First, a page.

Bein Adam Lchavero

Bein Adam Lchavairo is a blog dealing with interpersonal relations within the Jewish community and the interactions of the Jewish and Gentile worlds. We're new. Be gentle.

Thursday, July 27, 2006

This post is about something of which I am guilty. I'm sure it doesn't apply to anyone else reading this, but it was such an epiphany to me that I felt the need to share it. It doesn't necessarily deal with the stated purpose of this blog, but it does deal with Bein Adam Lchavero and, considering that our Sages teach us that the Second Beis HaMikdash (Holy Temple in Jerusalem) was destroyed because of hatred between man and his fellow man, this seems like an appropriate time to post it.

Here's a short story that doesn't really go anywhere:

This past Shabbos, I was at a friend's house for one of the meals, along with a recently married couple. We were discussing various movies we'd seen recently, and the third gentleman (not the host) pointed to his wife, who was part of the conversation, and said, "She wanted us to go see [name of movie]."

The End

As I said, it doesn't really go anywhere.

On a related subject: A small number of years ago, I was talking to a friend of my father, and I made reference to my mother, using the impersonal pronoun "she". My father's friend promptly corrected me, saying something along the lines of, "Your mother is your mother, not 'she'." I understood the point he was trying to make, but the distinction was lost on me, until the above story occurred. When he referred to his wife as "she" - in her presence and [figuratively] to her face - to me, it sounded very crude and uncouth. Here is a man with his wife - his ezer k'negdo (lit. "a helper opposite him"; fig. a person's other (spiritual) half) - and he can't even give her the dignity of a personal pronoun ("My wife wanted..."), much less her name ("Tamara* wanted..."); instead he dismissed her to the realm of am impersonal relation.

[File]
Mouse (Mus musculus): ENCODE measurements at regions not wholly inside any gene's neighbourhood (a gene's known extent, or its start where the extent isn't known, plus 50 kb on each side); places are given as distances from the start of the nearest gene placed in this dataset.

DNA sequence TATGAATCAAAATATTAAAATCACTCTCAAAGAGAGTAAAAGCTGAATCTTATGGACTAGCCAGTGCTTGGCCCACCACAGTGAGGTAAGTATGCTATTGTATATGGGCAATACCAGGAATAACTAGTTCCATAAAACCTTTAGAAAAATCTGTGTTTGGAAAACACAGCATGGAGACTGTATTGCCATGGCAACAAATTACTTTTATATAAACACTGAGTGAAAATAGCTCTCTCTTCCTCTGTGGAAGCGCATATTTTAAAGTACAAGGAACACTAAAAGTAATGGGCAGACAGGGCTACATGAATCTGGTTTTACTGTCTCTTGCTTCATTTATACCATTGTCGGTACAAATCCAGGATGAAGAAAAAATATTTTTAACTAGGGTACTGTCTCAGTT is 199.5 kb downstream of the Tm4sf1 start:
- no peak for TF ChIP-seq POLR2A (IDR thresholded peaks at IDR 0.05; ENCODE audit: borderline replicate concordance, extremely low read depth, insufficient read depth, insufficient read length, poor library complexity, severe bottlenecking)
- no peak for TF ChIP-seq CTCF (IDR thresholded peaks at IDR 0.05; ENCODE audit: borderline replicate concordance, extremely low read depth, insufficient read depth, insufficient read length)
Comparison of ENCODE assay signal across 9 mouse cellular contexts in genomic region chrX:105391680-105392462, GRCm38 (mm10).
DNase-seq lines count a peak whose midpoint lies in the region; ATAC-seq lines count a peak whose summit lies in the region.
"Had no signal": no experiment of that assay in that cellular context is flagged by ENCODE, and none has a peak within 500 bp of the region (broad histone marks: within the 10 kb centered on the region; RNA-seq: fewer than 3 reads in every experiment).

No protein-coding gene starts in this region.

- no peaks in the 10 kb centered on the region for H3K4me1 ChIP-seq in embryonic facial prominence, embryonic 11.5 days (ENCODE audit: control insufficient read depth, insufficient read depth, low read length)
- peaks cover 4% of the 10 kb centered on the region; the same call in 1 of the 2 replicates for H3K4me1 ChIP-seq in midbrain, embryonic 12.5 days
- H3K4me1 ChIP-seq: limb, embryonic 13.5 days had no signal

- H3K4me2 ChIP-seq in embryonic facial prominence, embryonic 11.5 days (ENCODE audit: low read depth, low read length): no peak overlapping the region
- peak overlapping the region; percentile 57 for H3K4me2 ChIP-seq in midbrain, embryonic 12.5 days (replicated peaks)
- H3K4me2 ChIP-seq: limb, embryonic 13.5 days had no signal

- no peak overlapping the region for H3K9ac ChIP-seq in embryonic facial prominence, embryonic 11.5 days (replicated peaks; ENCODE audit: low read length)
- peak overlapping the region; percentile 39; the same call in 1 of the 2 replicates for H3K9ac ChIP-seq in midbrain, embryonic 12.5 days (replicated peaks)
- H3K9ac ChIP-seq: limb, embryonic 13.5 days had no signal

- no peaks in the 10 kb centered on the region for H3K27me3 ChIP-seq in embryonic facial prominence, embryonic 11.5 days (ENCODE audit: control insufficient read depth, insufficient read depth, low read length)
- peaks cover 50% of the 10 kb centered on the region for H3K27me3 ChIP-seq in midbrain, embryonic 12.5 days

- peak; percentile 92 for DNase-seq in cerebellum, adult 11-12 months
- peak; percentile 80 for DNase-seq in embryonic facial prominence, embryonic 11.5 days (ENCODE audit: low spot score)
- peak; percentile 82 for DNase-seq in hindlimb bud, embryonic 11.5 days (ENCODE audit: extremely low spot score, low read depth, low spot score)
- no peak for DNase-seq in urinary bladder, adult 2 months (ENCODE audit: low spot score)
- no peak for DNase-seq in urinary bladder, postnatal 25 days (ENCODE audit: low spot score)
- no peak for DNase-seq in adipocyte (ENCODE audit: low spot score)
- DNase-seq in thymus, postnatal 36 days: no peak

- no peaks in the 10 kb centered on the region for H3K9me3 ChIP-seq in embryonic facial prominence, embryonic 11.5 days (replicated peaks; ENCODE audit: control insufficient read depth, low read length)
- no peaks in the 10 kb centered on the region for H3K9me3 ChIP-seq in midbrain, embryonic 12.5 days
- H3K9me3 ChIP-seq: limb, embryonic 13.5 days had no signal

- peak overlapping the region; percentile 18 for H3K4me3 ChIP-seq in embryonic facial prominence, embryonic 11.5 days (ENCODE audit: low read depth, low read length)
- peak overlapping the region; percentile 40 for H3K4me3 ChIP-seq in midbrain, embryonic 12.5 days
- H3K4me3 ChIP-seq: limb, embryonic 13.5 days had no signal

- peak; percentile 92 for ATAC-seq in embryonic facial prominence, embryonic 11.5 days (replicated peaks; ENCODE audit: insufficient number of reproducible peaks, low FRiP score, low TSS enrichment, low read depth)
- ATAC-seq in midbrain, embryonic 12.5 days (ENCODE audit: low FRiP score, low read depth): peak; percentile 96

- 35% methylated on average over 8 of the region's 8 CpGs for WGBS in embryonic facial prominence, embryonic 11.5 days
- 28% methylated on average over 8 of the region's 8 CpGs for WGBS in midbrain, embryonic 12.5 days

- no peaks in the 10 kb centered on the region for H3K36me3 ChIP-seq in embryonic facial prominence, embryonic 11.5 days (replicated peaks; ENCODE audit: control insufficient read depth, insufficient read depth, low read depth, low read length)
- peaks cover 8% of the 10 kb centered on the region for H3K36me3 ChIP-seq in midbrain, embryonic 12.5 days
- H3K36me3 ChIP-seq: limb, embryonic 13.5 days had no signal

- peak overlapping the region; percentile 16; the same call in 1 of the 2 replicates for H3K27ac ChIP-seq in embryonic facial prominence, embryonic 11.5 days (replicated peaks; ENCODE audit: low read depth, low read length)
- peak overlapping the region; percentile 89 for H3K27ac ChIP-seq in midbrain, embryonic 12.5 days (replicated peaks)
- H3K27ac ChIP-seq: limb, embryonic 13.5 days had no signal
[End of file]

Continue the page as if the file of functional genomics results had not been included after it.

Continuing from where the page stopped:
Now it could be that she didn't mind - maybe she didn't even hear him - but I did, and it bothered me. Now I understand what my father's friend was trying to teach me not-so-many years ago.

*Not her real name.

Tuesday, July 25, 2006

"You're SO Frum"

I hate when people say "You're so Frum". Not just because it's condescending, but because of the message it sends.

The other Shabbat our hosts took us to an informal shiur Just some local laypeople learning together. It was nice. There was a lot of shmuzing, but mostly learning. It was a welcome change from our usual jaunt to the park. We were invited to continue coming.

However, the attitude of one participant has me very much wondering if I will.

This person was very much the Alpha of the pack. He decided what was talked about when. which is fine. However, I'm an alpha type myself, and I tend to tune out other alphas. I'm secure enough in my self to not need to challenge another dominant personality.

He began peppering me with questions. where did I learn? What shul did I daven at? When I told him, he began deriding the shul we attend as "bad". When I explained that it was the kind of shul I grew up with his response was "Yeah, but try to talk there!". I responded that this was a plus to me, not a minus.

His response?

"You're so FRUM."

That, of course, really means "You're too frum for me on this issue so I will deride you for it rather than accept that you and I are different people!"

You know what? I'm not so Frum. I wish I were Frummer. I try. And it's frustrating to hear my goal maligned, even in jest. Imagine how it sounds to a convert or a Ba'al Tshuvah, hearing Frumkite as something derisive.

So the next time you have an urge to say "Oh you're so Frum", why don't you just say what you mean "You're too frum for ME?" That's what you mean, isn't it?

Or just don't say anything.

Or hey, here's an idea:

"Good for you."